The scene opens in a seventeenth-century drawing room in Paris. Alceste is reprimanding his friend Philinte for constantly betraying his integrity by conforming to the hypocritical uses and customs of polite society. An extended debate occurs between Alceste and Philinte. They argue about how genuinely and honestly a man can conduct his affairs in society. Alceste believes that a man must at all costs be honest with himself and with all of his acquaintances. Alceste also maintains that no self-respecting man can accept a compliment as genuine when he is perfectly aware that all compliments are paid equally without distinction as to merit. He insists that quality be considered before people praise their fellows and that honesty dictate all judgments. Philinte argues that compliments are merely tactful maneuvers to ease the strain of getting along with people. One cannot speak his mind openly in all situations and must yield at times to the general customs prevailing in society.
Philinte asks Alceste to stop criticizing mankind and turn his attention to his impending lawsuit. He recommends that Alceste pay a visit to the judge or send someone who will solicit the judge's favor for him. Alceste adamantly refuses to stoop to such devices and insists that his suit must be tried purely on the basis of justice.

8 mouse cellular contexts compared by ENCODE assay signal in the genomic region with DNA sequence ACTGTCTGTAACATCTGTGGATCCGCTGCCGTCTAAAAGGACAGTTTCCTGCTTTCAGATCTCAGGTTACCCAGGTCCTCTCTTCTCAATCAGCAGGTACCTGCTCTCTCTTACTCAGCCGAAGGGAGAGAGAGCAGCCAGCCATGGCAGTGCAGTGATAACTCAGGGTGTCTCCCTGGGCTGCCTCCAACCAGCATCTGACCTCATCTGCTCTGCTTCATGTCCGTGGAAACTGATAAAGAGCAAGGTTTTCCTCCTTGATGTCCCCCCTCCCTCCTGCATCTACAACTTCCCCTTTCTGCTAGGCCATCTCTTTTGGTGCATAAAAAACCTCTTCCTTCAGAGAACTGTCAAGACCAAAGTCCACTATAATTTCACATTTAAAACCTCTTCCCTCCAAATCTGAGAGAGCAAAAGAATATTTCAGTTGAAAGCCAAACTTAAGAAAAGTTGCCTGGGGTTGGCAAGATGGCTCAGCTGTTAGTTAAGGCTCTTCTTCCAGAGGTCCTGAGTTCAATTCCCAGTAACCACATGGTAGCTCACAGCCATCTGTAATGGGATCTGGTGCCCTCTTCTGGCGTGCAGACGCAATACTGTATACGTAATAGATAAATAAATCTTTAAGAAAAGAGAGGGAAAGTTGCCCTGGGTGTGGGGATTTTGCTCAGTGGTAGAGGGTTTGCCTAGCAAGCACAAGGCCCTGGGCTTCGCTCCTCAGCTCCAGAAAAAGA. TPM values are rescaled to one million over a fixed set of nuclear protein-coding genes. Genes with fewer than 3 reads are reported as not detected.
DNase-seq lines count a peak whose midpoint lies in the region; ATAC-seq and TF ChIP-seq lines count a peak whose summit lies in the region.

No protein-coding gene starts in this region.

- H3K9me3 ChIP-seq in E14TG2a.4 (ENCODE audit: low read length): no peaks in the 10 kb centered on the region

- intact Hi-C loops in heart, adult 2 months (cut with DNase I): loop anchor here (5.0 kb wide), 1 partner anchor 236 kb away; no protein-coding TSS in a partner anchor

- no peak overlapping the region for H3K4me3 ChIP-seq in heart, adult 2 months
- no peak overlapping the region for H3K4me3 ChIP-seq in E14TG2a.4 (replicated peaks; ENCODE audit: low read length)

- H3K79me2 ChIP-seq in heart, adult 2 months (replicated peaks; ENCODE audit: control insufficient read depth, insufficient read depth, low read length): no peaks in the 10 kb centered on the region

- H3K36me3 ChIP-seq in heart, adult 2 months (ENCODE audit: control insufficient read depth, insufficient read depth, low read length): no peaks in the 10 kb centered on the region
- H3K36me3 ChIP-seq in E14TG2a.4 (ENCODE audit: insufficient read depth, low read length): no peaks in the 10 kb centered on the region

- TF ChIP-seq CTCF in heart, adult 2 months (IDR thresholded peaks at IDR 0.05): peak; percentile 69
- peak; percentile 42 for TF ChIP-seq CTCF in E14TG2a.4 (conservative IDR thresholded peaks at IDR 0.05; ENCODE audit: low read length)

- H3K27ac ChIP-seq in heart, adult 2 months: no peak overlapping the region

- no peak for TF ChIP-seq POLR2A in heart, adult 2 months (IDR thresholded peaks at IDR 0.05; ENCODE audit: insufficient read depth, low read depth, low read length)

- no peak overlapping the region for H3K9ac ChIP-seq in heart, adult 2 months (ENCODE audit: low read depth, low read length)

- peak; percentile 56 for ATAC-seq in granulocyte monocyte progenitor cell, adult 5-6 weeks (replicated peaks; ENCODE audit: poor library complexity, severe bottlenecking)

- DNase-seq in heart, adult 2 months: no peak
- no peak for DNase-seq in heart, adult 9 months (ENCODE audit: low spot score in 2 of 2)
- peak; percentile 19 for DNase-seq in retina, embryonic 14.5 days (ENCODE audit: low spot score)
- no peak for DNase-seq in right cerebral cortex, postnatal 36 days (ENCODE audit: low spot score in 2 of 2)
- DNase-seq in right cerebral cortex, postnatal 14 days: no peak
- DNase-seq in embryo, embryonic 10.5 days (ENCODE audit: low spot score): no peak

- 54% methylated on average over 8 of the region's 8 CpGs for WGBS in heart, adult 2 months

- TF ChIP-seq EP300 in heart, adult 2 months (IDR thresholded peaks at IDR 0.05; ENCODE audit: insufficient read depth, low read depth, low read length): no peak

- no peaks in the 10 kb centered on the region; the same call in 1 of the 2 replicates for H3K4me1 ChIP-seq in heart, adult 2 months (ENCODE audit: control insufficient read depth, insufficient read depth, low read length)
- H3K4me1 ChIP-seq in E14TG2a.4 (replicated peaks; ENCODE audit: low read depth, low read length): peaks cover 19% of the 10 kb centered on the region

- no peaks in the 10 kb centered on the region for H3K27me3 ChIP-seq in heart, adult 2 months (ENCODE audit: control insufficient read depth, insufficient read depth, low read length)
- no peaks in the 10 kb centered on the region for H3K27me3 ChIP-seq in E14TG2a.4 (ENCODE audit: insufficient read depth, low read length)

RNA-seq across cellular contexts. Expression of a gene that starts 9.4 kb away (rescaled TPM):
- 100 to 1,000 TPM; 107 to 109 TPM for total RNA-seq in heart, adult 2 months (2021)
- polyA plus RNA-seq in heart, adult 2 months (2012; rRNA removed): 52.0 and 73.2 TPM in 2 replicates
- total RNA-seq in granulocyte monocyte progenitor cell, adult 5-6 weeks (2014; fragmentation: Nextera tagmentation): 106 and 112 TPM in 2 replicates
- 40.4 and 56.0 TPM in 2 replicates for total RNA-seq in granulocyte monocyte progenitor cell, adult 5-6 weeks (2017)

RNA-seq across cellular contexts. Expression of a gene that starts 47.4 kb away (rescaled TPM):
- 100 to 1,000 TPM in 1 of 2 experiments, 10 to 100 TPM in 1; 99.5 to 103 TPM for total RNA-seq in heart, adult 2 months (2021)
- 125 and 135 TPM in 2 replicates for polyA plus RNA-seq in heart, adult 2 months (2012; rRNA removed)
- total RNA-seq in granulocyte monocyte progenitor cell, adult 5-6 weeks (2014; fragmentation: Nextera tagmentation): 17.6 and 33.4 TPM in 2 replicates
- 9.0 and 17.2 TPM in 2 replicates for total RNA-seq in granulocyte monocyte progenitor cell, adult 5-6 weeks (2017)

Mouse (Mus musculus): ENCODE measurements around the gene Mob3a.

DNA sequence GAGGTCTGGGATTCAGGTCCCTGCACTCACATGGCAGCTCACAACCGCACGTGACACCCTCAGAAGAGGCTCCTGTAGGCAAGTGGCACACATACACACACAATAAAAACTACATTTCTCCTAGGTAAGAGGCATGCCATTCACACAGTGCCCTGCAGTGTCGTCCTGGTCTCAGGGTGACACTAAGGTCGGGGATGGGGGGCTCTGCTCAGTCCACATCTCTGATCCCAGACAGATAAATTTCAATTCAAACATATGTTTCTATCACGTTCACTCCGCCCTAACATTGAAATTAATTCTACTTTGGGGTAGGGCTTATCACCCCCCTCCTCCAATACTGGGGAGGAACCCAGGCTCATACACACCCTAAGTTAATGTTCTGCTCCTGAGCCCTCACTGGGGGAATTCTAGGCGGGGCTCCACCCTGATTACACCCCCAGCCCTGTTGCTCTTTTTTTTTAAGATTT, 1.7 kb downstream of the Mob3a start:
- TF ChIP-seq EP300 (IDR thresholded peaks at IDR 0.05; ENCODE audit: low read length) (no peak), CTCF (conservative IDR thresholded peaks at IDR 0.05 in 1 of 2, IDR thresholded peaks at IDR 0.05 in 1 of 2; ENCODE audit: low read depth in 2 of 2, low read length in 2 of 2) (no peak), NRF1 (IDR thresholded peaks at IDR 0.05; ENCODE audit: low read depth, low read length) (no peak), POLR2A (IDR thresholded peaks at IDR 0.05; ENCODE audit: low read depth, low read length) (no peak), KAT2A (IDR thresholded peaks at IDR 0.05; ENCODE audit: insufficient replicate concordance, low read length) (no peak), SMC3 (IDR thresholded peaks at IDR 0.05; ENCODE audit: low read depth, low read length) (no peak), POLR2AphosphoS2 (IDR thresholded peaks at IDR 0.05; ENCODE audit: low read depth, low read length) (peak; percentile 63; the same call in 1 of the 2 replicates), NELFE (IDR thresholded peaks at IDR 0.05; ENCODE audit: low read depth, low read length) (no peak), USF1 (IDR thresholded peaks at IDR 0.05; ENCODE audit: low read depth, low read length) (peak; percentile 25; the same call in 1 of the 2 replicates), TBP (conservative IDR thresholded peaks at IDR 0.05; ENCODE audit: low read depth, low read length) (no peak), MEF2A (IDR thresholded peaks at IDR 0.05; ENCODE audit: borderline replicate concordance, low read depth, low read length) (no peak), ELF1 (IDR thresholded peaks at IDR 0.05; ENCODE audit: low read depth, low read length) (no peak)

Philinte then asks Alceste if he perceives those values which he so highly esteems in the woman he loves. Philinte goes on to say that this lady, Célimène, is just as much a coquette and as much affected by the manners of the age as anyone whom Alceste criticizes. Alceste admits that he sees her faults, but he is still bewitched by her.
Note the division of the scenes. It was a tradition in the French neoclassic stage for a scene to end when a new character appeared onstage or when a character left the stage. Sometimes when the entrance or exit occurs within the length of a few short exchanges of dialogue, this practice seems highly artificial; however, in the actual production of the play, none of these scene divisions interfered with the continuity of the action, since the curtain was never lowered except at the end of an act.
Early in the first scene Molière establishes certain dramatic tensions which will continue throughout the play: Alceste and the contrasting Philinte appear together onstage. We can clearly see from the start that Alceste is an intemperate person, as he immediately complains about people betraying their integrity. There is a heavy tone to most of the raving Alceste does, whereas Philinte seems much more reasonably contained, allowing his friend to spurt forth his rage before saying much. Alceste's language is characterized by harsh and bitter castigation of his fellow man: "shameful," and "disgraceful." He says "what a base degrading infamous thing it is to stoop to betraying one's integrity like that." Alceste exclaims that he would hang himself if ever he stooped to such a point, but Philinte answers that he will spare his own neck for a time while he attempts to correct Alceste's views.
In this first exchange between these two characters, Molière sets up the dialectic which will dominate the entire play. We see that Alceste and Philinte are friends in spite of the language that Alceste uses. We get the impression that Philinte is tolerating his friend's idiosyncrasies, while not entirely contradicting them.